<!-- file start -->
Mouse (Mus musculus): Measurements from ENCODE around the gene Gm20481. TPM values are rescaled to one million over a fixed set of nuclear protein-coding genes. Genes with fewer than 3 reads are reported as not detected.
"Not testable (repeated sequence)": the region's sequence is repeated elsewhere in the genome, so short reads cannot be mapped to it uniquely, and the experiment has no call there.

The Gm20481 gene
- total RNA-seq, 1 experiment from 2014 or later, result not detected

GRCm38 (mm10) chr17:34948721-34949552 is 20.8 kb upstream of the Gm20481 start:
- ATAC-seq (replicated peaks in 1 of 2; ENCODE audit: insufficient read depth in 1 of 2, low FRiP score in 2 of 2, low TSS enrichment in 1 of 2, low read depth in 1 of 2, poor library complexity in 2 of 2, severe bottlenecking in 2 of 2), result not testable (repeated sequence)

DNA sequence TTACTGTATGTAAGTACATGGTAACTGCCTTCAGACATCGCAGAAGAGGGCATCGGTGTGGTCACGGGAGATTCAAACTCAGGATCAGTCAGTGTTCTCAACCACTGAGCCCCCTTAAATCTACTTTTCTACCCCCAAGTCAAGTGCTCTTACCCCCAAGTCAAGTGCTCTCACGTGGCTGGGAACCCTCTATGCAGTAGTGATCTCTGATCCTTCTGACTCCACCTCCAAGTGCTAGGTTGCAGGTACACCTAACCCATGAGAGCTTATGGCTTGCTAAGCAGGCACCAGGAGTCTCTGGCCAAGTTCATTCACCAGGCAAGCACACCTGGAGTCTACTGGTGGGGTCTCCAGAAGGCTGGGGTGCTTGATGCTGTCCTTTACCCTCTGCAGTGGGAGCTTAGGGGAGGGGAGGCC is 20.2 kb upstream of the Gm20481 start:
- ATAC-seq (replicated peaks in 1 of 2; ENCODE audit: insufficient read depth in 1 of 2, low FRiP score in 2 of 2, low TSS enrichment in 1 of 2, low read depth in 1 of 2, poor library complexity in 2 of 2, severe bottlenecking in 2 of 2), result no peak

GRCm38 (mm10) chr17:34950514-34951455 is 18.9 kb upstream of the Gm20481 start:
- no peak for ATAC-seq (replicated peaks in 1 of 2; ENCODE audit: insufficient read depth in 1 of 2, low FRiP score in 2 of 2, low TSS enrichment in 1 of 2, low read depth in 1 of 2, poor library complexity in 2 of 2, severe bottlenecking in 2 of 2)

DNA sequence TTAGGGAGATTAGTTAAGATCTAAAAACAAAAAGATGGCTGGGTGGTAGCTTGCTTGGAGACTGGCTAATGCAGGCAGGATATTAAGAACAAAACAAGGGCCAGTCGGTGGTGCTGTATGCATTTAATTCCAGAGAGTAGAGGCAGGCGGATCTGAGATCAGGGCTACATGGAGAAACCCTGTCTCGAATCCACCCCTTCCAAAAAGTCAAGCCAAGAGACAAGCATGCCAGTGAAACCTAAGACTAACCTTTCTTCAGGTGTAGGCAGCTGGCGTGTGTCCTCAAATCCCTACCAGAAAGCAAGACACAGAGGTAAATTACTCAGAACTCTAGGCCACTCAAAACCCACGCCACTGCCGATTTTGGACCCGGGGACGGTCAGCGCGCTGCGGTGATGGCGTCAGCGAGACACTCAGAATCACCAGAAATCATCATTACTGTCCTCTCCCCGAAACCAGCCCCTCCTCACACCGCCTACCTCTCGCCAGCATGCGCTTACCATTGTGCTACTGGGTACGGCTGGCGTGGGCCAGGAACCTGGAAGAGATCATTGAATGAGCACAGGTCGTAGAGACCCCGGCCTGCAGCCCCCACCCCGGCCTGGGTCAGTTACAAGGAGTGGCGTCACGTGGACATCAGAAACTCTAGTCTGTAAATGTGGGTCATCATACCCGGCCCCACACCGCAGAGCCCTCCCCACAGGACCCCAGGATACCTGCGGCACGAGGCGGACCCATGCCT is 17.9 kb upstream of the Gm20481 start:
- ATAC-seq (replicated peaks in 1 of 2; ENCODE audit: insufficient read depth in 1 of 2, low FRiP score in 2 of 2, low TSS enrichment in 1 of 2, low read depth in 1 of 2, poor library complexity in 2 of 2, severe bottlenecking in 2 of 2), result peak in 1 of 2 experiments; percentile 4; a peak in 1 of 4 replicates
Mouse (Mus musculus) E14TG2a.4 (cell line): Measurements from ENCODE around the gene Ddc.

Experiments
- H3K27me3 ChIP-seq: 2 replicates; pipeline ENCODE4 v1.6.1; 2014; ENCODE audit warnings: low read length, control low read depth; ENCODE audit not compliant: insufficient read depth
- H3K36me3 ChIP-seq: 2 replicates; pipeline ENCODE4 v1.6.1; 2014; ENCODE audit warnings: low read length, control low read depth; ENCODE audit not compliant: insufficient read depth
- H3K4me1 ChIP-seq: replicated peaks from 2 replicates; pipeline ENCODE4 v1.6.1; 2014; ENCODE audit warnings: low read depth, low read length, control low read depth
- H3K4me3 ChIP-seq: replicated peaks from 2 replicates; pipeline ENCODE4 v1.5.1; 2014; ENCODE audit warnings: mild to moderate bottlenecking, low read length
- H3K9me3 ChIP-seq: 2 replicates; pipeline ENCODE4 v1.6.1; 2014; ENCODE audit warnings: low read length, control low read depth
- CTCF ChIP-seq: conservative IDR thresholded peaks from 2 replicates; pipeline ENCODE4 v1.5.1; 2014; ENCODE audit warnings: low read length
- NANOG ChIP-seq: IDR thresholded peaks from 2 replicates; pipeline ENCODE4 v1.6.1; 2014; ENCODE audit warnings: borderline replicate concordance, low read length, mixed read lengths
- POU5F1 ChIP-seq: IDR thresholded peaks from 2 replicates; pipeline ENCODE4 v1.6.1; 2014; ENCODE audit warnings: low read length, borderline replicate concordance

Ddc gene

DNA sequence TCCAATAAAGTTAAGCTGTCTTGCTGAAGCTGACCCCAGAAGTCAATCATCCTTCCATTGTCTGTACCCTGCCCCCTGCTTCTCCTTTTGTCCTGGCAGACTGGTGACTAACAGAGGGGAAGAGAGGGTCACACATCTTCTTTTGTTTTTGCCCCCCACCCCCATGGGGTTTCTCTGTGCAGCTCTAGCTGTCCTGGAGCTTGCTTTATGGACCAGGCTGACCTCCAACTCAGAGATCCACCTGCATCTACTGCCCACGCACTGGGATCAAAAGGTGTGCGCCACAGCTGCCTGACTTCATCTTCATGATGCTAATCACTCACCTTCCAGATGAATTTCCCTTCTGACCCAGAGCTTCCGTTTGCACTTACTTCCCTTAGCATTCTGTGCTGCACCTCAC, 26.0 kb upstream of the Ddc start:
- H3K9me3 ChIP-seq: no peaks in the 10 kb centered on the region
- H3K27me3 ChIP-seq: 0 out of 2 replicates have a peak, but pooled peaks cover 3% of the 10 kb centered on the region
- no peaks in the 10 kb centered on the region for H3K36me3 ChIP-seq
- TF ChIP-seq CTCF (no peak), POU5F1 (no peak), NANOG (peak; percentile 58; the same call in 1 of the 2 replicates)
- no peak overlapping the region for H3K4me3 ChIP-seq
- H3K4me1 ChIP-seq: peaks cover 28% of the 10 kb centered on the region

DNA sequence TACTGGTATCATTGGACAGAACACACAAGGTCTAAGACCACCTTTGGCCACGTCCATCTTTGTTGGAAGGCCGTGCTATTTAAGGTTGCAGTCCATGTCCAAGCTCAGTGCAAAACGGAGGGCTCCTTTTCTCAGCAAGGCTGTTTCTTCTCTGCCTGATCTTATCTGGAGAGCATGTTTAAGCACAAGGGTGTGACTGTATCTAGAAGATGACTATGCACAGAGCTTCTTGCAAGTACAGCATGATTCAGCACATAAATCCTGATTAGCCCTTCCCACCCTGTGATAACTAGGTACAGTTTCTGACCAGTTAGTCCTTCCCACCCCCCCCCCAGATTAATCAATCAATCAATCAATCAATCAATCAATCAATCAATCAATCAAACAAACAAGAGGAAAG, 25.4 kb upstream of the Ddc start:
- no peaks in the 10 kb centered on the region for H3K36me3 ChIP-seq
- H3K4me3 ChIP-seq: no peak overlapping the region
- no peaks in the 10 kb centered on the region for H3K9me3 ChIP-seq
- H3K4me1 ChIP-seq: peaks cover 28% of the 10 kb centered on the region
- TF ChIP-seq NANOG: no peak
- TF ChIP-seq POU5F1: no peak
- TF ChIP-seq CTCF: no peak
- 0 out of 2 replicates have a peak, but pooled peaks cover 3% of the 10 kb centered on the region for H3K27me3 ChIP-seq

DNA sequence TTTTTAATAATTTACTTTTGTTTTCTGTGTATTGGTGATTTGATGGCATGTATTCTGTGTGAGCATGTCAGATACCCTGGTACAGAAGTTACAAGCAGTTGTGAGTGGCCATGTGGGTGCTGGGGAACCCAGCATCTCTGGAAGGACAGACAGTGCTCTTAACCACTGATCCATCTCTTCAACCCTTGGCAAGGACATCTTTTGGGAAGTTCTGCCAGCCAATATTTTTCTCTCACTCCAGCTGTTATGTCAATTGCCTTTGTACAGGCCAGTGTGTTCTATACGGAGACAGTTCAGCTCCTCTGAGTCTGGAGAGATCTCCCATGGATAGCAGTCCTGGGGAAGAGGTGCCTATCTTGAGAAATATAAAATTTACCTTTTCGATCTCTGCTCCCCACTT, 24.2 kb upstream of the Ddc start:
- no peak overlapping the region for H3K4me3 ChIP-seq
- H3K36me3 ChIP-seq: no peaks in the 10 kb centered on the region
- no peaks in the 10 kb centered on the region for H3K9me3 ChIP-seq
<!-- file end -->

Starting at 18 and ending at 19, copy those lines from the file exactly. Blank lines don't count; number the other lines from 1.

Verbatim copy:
- H3K4me3 ChIP-seq: replicated peaks from 2 replicates; pipeline ENCODE4 v1.5.1; 2014; ENCODE audit warnings: mild to moderate bottlenecking, low read length
- H3K9me3 ChIP-seq: 2 replicates; pipeline ENCODE4 v1.6.1; 2014; ENCODE audit warnings: low read length, control low read depth